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> On 5/17/06, Paul Resnick <[log in to unmask]> wrote:
> > *****  To join INSNA, visit  *****

> >
> > It is a dumb proposition but the proportions agreeing with this view are
> > disconcerting You can add your vote to the alternative conclusions e.g SNA
> > "not a threat to democracy"
> >
> > see
> > The Dangers of Social Network Analysis
> >
> > fyi, rick
> >

> The question as stated in the poll is indeed silly, but in context of the
> blog post, the proposition that it's asking you to vote on is really,
> "social network analysis is powerful". So which way should you vote?
> The post argues that even if the U.S. National Security Agency (NSA) *only*
> did SNA on phone records, never learning the content of individual calls,
> they could still learn enough to violate individual rights and disrupt
> networks.
> Of course, all the negative examples involve additional actions beyond just
> analyzing the networks (targeting enforcement or leaks). Civil liberties
> advocates might hope to stop those actions instead of stopping the SNA.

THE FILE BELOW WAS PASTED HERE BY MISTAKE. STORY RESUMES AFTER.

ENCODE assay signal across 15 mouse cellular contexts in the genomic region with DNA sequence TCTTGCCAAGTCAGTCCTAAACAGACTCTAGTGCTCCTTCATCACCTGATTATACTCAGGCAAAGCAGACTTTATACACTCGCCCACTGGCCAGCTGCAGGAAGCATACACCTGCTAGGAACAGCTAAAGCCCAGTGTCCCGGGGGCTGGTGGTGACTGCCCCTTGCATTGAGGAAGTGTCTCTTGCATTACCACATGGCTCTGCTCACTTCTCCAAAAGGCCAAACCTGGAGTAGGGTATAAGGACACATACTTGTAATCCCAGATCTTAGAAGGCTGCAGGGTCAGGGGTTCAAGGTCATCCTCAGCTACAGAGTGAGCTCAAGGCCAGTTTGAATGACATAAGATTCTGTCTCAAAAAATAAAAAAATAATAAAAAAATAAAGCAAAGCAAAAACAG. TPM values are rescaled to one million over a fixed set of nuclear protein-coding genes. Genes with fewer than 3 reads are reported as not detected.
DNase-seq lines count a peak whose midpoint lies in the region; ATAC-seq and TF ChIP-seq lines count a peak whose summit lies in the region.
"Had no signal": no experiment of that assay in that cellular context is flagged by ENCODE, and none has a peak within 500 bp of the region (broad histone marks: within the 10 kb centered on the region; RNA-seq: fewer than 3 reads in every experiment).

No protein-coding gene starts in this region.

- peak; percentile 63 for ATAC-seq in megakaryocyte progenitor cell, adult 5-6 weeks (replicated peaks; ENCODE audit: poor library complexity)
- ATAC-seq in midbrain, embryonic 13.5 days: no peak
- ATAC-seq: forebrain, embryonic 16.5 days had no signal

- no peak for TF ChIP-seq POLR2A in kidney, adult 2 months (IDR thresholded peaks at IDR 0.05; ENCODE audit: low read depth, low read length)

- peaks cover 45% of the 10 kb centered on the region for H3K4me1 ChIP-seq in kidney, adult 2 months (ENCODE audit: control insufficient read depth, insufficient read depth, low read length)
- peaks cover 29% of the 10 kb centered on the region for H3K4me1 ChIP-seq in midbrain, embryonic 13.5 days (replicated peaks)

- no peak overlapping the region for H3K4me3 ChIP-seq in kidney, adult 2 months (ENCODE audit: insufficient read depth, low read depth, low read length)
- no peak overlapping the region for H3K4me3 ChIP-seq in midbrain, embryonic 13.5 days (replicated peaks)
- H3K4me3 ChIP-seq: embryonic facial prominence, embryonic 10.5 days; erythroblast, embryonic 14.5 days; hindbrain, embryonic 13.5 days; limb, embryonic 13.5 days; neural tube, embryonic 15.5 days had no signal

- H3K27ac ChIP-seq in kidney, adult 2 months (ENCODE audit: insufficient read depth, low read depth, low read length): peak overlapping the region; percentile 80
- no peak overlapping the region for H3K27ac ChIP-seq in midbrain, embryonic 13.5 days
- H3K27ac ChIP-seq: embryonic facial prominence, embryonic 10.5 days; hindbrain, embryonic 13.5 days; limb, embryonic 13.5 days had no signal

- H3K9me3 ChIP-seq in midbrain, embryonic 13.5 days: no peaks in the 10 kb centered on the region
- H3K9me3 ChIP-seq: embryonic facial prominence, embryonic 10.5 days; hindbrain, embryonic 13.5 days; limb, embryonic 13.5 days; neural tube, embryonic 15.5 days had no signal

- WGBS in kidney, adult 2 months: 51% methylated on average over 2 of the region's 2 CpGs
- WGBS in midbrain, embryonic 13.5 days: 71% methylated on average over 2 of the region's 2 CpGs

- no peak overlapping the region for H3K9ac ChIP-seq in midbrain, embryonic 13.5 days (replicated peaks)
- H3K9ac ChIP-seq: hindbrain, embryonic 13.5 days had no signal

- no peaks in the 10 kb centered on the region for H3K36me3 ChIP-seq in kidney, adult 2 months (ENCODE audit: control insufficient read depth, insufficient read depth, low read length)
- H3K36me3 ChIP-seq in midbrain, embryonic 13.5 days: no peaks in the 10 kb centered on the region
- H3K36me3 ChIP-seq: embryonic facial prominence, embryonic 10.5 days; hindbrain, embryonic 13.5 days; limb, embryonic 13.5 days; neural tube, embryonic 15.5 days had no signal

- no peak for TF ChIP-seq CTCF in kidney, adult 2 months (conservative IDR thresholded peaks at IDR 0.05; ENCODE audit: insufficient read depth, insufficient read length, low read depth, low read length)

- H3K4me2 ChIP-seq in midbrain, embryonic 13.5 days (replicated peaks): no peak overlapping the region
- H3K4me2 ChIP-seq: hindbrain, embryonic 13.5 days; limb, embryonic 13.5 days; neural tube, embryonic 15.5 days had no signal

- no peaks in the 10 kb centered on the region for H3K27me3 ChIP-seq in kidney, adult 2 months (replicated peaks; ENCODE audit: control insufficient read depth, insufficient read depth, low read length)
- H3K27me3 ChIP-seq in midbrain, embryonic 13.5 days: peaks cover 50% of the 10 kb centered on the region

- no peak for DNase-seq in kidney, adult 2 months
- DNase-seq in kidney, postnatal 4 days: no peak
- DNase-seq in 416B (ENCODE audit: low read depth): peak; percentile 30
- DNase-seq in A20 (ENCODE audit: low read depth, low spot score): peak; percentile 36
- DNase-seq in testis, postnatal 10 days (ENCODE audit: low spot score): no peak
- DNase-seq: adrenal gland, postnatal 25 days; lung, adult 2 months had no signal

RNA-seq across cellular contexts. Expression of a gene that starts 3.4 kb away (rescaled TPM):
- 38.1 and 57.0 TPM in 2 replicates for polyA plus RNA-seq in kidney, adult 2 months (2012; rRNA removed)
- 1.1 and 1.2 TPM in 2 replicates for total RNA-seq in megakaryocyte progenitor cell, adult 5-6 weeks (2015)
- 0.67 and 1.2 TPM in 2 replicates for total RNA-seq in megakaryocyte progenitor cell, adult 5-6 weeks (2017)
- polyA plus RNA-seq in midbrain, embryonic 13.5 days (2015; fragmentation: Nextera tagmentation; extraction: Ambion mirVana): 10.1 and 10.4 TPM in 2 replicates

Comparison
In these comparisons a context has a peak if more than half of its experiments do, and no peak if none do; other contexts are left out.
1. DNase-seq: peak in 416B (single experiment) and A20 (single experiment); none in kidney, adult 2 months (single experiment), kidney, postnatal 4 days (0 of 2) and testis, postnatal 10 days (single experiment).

> Personally, I think that depending on privacy (government not knowing
> things) to maintain my personal liberty or safety is a losing proposition
> these days-- we have to focus on misuse of information more than preventing
> its dissemination.

I think it's still worth it to try to control data collection efforts.
Analysts should be accountable for what they collect and do with
information, naturally.

As for SNA, the article's thesis that "Social Network Analysis,
despite its academic and impersonal sounding name is probably the most
dangerous use of this information and is a far greater danger to our
democracy than the monitoring of individual phone calls" is a
misinterpretation. It is much easier to stop the situations the
article suggests if the results of the data analysis are all public or
if the data is never collected in the first place. Stopping data
analysis once the data is collected is much more difficult; to do so
would be like trying to stop hackers from finding holes in systems.
The correct way to protect against "hacking" is to solve security
problems proactively by education; analogously the right way to
prevent misuse of SNA I think, is to educate people about it so they
can adapt their activities so their networks can't be detected.

Of course, it's that last bit, "so their networks can't be detected",
that might cause problems. I can't think how one would even start to
go about that.


p.s. It doesn't help that 'SNA' is so similar to 'NSA'

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